Google turning into your bank and will offer checking accounts

Google, in its new project code-named Cache, will work on the system hosting accounts bearing brands of the financial institutions handling security and regulatory compliance issues. The search engine plans to launch to check account service by next year collaborating with Citigroup and credit union in Silicon Valley. In its press release, the company said, "it is going to be to collaborate deeply with banks and the financial system" in what might be seen as a longer but safer route."


Currently, Apple and Google offer digital wallets to users on a Smartphone for instant digital payment options. Recently, Apple released credit card and Amazon reportedly in talks with banks to create checking account service. Facebook, on the other hand, is building up e-commerce tools at the social network making it easier to send and receive money using WhatsApp.


Libra, Facebook's digital wallet is to build a global payment system rather than a currency.

Google's Caesar Sengupta while speaking to WSJ, made it clear that Google would be seeking to put its financial institution collaborates much more front-and-centre for its customers than other tech companies have perhaps done with their financial product.


Reason to go with Checking Accounts-

By collaborating with financial institutions, Google stands to gain a lot of valuable information on customer behaviour using checking account. Furthermore, Google says it also intends to offer product advantages for consumers and banks. Also, it is considering whether to charge service fees or not.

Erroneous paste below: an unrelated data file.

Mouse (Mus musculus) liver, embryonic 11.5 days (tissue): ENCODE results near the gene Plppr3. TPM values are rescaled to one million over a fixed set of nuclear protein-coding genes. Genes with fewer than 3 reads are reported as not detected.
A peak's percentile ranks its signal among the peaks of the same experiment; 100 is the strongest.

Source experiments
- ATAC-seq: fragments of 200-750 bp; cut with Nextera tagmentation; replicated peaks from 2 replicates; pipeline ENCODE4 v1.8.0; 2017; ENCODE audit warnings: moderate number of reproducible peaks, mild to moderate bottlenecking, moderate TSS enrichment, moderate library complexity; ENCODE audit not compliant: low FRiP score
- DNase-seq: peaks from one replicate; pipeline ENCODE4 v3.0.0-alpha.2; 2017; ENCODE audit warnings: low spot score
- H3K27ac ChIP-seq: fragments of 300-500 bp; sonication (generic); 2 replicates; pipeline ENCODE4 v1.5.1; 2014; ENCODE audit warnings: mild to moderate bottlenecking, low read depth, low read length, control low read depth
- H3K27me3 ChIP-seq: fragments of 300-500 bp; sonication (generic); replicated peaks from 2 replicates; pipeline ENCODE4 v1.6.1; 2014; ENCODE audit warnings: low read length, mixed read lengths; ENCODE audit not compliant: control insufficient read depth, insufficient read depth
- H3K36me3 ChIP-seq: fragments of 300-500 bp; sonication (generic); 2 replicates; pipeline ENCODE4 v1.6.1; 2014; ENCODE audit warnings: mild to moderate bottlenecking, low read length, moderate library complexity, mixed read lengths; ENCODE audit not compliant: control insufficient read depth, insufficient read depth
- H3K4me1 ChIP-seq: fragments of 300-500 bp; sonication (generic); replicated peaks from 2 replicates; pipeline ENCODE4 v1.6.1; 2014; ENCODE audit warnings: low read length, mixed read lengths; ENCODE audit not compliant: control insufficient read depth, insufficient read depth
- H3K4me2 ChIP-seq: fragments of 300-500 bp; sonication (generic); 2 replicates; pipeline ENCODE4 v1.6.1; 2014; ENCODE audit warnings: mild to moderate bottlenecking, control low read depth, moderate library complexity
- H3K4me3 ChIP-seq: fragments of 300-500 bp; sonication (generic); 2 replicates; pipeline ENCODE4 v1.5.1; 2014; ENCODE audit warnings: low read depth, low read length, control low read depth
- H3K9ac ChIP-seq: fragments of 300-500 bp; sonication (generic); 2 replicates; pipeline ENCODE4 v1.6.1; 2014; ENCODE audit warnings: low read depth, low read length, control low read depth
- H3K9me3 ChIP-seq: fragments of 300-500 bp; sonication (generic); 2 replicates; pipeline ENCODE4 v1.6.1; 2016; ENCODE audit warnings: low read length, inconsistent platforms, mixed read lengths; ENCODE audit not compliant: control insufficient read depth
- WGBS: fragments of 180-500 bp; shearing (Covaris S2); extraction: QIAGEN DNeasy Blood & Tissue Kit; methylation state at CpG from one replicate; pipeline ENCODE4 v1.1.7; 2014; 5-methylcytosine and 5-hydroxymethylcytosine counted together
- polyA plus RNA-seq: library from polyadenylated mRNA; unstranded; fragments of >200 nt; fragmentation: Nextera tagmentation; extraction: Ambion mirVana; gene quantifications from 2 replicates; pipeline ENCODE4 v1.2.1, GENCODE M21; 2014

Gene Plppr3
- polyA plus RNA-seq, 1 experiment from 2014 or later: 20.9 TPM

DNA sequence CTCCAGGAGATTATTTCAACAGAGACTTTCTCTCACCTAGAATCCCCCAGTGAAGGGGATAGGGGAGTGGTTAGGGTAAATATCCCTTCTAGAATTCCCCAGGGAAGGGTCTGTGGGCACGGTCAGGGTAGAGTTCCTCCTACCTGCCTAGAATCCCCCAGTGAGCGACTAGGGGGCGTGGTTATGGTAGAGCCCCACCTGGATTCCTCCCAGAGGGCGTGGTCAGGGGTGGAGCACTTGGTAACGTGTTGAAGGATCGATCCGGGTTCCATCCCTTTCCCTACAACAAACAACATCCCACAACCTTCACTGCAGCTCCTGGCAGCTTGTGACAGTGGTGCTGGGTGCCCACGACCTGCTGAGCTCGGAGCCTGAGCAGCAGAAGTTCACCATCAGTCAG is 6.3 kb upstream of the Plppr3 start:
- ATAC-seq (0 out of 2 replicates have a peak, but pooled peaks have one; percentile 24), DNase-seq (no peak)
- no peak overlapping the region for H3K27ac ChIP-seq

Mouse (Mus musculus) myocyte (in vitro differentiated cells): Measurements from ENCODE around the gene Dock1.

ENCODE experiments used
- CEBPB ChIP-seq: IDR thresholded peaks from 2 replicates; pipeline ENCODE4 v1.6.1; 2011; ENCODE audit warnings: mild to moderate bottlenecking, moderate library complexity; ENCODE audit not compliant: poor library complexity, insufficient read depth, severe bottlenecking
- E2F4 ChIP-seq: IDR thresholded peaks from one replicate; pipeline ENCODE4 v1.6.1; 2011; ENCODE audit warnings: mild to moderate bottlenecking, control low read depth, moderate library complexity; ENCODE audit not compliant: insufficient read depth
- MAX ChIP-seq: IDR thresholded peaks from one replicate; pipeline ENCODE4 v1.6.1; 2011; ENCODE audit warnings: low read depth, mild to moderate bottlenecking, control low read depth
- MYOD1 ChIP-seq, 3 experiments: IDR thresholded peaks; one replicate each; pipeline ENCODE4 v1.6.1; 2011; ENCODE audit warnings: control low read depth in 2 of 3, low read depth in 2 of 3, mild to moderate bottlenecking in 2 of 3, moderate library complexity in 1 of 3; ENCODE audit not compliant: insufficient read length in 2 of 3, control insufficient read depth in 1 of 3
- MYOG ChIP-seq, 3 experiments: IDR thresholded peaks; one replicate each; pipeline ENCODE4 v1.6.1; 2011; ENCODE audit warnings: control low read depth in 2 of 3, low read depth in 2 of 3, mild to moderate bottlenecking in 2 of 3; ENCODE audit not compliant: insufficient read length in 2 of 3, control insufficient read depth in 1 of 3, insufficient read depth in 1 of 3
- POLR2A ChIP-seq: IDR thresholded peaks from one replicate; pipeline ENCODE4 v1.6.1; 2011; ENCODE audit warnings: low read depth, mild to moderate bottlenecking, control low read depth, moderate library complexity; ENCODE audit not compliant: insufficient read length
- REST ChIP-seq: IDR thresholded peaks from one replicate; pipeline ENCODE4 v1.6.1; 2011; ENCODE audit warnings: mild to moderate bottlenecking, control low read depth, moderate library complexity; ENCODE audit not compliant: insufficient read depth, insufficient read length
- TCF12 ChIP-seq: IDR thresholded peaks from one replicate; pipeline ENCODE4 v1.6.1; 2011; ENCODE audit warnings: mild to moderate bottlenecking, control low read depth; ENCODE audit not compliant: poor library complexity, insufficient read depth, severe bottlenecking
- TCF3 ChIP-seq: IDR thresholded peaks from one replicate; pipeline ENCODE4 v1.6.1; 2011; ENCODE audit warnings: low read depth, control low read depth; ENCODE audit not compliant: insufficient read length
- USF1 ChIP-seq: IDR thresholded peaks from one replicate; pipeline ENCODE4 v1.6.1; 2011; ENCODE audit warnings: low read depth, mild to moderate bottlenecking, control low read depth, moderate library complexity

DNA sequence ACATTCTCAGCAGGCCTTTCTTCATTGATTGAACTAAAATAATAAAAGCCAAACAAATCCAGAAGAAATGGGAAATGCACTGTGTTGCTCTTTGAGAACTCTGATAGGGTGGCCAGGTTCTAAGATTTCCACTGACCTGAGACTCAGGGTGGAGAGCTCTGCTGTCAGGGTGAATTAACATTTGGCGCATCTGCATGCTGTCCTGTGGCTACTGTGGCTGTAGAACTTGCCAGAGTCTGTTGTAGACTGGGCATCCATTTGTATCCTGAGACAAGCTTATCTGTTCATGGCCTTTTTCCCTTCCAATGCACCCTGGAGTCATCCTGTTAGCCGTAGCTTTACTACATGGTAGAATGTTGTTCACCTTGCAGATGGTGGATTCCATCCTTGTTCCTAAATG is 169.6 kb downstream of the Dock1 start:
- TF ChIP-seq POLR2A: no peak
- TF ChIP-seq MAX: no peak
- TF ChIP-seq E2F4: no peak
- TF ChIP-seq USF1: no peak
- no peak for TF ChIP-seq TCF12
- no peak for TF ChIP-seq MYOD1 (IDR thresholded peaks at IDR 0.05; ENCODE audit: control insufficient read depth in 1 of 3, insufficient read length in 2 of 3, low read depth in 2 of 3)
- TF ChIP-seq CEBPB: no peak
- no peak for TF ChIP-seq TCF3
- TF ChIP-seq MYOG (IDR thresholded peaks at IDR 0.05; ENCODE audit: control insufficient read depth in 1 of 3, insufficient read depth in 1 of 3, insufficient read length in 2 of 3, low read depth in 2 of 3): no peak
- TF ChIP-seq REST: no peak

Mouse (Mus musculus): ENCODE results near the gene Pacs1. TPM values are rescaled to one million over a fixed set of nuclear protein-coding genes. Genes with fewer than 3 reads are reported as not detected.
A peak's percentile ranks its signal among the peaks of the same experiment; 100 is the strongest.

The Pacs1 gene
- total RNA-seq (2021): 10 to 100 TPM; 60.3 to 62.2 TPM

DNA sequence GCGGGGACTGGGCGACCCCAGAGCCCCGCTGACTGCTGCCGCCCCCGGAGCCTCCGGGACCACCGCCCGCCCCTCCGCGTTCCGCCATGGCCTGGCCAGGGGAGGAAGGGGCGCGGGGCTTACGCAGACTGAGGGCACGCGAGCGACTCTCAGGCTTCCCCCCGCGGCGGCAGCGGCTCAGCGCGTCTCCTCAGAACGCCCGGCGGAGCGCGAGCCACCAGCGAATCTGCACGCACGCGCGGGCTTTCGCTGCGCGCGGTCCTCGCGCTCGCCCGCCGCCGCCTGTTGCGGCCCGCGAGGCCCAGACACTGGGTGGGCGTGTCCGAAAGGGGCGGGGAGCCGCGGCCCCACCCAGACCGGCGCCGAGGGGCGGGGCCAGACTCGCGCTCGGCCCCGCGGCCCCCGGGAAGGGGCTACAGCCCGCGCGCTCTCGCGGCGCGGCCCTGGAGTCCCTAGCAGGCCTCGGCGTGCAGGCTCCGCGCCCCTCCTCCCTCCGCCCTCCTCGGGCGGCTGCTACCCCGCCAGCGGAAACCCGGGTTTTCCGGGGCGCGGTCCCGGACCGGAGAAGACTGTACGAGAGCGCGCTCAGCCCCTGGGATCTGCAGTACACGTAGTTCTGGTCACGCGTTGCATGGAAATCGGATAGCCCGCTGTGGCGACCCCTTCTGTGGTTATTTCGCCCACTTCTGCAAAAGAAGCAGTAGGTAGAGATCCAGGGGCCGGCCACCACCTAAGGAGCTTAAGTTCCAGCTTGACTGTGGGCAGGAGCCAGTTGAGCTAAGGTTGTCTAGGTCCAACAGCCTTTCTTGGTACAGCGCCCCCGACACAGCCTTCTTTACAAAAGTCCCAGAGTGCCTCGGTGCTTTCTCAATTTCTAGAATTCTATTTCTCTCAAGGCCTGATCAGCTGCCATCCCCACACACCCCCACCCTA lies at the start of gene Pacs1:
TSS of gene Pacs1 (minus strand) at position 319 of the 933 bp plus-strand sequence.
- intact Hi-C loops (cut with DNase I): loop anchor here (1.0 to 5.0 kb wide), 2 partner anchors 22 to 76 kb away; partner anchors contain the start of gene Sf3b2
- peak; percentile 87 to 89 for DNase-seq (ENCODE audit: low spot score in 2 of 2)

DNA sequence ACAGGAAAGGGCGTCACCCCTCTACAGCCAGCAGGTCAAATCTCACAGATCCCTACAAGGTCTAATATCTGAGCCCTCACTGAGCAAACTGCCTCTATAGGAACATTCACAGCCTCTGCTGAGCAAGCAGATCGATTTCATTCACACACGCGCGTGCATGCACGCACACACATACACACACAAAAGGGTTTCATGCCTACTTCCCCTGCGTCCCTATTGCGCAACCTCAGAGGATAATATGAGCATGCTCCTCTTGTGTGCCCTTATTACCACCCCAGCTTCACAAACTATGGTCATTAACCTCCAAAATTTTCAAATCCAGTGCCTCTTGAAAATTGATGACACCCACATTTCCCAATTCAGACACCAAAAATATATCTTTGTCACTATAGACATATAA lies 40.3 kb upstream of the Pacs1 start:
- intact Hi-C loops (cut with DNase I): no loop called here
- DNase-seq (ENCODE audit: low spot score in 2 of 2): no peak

Google already offers Google Pay as wallet product for faster and simpler payment tracking systems. According to Sengupta, financial companies will benefit from Google’s ability to work with large sets of data and turn those into value-add products.

However, lawmakers in Washington are investigating the dominance of tech companies Google's move closely. The effort from Google draws scrutiny from the lawmakers.


Jaret Seiberg, an analyst at Cowen and Company, said in an analyst note.

"We have trouble seeing how combining the two is going to produce an outcome that either Democrats or Republicans will embrace."